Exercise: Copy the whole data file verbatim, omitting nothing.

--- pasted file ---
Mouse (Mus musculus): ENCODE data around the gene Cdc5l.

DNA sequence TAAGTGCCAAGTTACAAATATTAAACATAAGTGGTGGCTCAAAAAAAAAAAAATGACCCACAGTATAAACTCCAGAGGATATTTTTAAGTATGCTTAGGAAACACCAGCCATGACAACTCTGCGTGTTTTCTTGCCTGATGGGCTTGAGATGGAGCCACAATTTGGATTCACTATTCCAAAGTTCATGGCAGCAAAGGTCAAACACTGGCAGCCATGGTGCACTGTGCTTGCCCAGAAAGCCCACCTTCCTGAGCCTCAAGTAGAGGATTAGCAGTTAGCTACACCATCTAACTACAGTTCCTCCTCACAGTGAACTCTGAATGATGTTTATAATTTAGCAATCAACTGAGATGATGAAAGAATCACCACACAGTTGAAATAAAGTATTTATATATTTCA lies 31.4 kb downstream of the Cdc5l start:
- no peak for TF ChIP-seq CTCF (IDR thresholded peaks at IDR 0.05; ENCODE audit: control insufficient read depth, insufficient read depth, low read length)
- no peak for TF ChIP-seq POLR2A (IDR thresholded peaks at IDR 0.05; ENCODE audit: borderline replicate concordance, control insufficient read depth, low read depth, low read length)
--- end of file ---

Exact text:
Mouse (Mus musculus): ENCODE data around the gene Cdc5l.

DNA sequence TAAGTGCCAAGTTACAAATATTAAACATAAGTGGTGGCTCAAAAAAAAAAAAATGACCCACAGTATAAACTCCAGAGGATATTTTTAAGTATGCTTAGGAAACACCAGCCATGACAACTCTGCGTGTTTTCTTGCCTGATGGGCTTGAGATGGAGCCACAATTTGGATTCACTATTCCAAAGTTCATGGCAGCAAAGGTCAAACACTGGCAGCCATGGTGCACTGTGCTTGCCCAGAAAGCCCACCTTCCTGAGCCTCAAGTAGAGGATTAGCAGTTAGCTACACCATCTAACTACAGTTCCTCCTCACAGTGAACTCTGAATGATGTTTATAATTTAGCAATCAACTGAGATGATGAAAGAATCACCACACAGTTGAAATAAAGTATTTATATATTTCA lies 31.4 kb downstream of the Cdc5l start:
- no peak for TF ChIP-seq CTCF (IDR thresholded peaks at IDR 0.05; ENCODE audit: control insufficient read depth, insufficient read depth, low read length)
- no peak for TF ChIP-seq POLR2A (IDR thresholded peaks at IDR 0.05; ENCODE audit: borderline replicate concordance, control insufficient read depth, low read depth, low read length)